Column: Check out the boys in the desert

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The Sun Devils are rolling this season to the surprise of many in college hockey (Sun Devil Athletics)

Casually walking into Oceanside Arena in is an underwhelming experience. Trust me, I’ve been. Covered in maroon, the arena is solid but unimpressive. It seems to have good functionality, and while the capacity is small, the noise is probably of both a high caliber and a high decibel. It seemed to me an adequate barn for the greater Tempe, Arizona region. However, Agganis Arena it is not, and even Freitas Ice Forum may be a slight step up. 

As a college hockey acolyte, it is kind of a rewarding experience and one that only sports nerds will find at all fulfilling. That is because Oceanside Arena is the home arena for the fully fledged, totally legit and still surprisingly real, Division One Arizona State Men’s Ice Hockey program. I still struggle to understand how the ASU program exists. In the world of college hockey, they would best be described as a curio. 

ASU’s program faces massive geographical challenges, starting with a natural environment that is unconducive to steering youth athletes or fans to ice hockey, the fact that the nearest prospective opponent is a two-hour flight away (in a sport oriented around bus travel), and the sheer amount of problems that stem from being an independent program. 

Yet the Sun Devils are overcoming all of it and then some. Merrimack and Brown, based in hockey hot-bed New England, have been eating crow in Hockey East and the ECAC for years. ASU, in just its third year in existence, appears poised to make the NCAA tournament in a success story few saw coming. 

They originated in 2015-2016, birthed from a successful ACHA club program, and promptly went 3-22. The following year was a step forward at 10-19-3 before falling back last year to 8-21-5.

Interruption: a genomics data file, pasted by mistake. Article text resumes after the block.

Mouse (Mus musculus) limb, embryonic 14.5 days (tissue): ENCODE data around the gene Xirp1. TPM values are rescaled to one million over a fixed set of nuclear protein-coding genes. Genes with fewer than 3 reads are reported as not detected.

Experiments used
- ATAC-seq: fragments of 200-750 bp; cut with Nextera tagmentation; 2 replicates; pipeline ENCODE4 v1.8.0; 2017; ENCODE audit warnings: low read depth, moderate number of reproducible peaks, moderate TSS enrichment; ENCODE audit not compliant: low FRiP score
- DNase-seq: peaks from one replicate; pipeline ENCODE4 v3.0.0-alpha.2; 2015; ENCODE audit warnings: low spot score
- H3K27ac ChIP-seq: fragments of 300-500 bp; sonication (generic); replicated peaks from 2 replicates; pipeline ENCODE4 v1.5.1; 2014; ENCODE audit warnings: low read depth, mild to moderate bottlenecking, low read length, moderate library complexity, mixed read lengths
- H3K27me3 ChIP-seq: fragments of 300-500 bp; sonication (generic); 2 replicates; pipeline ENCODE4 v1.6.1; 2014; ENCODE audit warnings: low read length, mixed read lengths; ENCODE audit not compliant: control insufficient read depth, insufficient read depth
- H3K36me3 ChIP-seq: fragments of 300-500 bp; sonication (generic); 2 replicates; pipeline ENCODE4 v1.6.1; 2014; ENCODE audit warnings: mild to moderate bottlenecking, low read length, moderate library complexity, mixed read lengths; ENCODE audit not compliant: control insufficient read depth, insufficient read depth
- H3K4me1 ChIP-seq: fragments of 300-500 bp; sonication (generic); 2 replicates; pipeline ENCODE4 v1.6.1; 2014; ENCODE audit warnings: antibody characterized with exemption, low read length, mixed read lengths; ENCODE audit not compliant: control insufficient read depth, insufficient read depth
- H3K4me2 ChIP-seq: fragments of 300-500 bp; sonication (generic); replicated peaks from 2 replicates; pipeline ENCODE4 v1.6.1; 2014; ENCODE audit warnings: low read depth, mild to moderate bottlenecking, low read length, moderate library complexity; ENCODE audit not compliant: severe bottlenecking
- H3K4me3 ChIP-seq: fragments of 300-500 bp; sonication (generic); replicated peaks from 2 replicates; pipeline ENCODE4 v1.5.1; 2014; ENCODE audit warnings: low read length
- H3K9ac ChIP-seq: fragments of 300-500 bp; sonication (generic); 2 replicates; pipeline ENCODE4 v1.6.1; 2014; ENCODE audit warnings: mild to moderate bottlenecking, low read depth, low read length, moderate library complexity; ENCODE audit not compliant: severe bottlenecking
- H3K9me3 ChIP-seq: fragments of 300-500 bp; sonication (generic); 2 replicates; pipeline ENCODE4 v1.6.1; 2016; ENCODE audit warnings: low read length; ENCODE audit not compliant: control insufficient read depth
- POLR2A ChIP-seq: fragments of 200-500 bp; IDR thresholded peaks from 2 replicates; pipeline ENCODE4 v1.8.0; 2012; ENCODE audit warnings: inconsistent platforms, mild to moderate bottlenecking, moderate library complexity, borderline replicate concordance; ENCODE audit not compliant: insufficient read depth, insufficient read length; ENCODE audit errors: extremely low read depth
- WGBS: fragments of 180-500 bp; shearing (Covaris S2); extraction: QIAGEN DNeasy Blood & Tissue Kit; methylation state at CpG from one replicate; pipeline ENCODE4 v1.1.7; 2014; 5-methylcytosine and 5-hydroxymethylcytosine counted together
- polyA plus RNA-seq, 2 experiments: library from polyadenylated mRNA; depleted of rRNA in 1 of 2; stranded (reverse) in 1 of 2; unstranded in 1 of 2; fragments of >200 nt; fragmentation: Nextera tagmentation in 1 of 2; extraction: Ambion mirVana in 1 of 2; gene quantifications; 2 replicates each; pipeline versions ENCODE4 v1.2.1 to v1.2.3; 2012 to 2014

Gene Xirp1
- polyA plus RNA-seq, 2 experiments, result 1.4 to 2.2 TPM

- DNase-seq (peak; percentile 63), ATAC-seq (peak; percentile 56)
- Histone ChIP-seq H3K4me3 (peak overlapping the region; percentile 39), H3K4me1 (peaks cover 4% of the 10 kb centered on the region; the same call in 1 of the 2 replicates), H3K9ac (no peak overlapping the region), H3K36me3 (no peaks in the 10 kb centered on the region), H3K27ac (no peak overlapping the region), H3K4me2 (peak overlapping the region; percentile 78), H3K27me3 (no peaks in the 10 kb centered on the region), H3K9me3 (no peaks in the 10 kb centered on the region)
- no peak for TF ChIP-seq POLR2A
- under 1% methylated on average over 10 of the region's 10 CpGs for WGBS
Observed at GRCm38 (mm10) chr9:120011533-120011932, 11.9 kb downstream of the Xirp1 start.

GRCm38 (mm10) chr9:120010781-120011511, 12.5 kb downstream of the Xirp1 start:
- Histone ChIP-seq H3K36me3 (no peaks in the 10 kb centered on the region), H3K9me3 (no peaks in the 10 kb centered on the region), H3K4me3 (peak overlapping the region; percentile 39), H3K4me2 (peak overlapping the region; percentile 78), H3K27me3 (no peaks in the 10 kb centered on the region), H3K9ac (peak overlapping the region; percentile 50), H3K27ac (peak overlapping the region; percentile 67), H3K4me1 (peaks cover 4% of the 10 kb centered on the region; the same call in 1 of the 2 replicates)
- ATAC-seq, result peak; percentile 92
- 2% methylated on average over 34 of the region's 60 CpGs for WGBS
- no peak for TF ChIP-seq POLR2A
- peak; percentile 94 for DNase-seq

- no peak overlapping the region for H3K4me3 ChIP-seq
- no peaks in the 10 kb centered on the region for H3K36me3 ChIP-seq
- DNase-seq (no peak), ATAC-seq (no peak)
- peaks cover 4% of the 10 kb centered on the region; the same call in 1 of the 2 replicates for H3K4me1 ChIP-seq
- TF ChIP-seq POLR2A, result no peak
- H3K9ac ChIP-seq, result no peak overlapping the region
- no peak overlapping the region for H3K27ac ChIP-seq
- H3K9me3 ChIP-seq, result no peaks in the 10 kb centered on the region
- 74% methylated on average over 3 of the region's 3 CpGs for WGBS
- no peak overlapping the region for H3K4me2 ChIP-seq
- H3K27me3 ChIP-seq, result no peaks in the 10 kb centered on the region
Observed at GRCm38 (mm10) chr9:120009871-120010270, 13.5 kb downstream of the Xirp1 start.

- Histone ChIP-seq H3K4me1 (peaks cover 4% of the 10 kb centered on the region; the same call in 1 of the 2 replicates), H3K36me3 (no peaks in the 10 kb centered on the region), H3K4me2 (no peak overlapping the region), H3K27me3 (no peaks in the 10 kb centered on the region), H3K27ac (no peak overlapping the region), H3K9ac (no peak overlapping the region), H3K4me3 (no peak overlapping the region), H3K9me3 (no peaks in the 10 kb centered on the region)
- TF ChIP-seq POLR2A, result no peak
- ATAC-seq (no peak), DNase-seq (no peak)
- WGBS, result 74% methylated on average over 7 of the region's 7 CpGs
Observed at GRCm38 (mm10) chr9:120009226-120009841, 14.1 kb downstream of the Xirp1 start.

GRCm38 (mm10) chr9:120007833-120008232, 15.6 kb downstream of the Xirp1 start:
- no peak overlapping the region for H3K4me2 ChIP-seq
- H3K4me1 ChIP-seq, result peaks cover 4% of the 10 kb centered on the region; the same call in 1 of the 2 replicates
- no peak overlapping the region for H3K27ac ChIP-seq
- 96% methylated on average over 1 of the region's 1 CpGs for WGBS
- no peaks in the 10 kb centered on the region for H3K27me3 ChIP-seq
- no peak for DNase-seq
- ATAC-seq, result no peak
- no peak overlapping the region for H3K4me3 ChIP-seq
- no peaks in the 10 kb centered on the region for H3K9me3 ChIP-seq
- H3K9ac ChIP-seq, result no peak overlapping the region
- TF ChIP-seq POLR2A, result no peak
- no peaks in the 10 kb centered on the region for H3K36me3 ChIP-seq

Now, with four games left in the regular season, they sit at 19-10-1. They are ninth in the exalted and all-important PairWise Rankings (Note: 16 teams make the NCAA tournament) and No. 10 in KRACH, an analytically crafted way to rate teams. College Hockey News Pairwise Probability Matrix projects them at 100 percent odds of receiving an at-large bid. The USCHO poll, a more subjective measure, pegs them No. 12.  

How has head coach Greg Powers gotten them here? Keeping the puck out of their own net while finding the back of their opponents’. The Sun Devils are No. 8 in the country in goals scored. In net, Joey Daccord, their first draft pick to commit, and a North Andover, Massachusetts native, has gone across the country (after being passed up by several Hockey East powers) and put up a .938 save percentage this year, fifth in the nation. He has 882 saves and seven shutouts, both best in the country. 

The offense is spurred by Johnny Walker, a forward from Phoenix that came home and who is a legitimate Hobey Baker candidate, backed up by his NCAA-leading 22 goals (he is the only skater over 20). He also has eight power play goals, tied for second in the NCAA. 

In the big three of Powers, Daccord and Walker, Powers has the most eccentric background. He was an All-American club goalie at ASU in the 90s who came back to coach as an assistant in 2008. He got the head gig in 2010 and went 164-27-9 and won the 2014 ACHA National Championship as the forbearing to the establishment of a D1 team. In the interim of those two existences, he was working in medical sales—the typical breeding ground for winning coaches. 

The Sun Devils are No. 53 in total attendance, but that is what happens in such a tiny arena. They have played three games in the roughly 18,000 seat Gila River Arena in Glendale, but two were as part of the Desert Hockey Classic, which they hosted. Their average attendance of 1,049 seems meager (for comparison UConn is at 3,787) but with a listed capacity of 747, they are at 140 percent. 

Their success is pivotal not just internally, but for the landscape at large. Not only do I want you to pay attention, I am hoping other athletic directors such as Josh Whitman at Illinois are as well. The three highlighted above have done a lot for this program, but without athletic director Ray Anderson and his fellow movers and shakers bringing the program into the world, none of this would be possible. It is amazing that ASU has found this success, given its circumstances, but they have also started to prove that circumstances will not be the only factor of whether or not a new program, which “growing” sports need, will be successful. The onus is on Powers and Co. to sustain this success, but I genuinely hope they can. I’d love to see them bring some sun and thawing to the 2019 Frozen Four.


Matt Barresi is a staff writer for The Daily Campus. He can be reached via email at matthew.barresi@uconn.edu.

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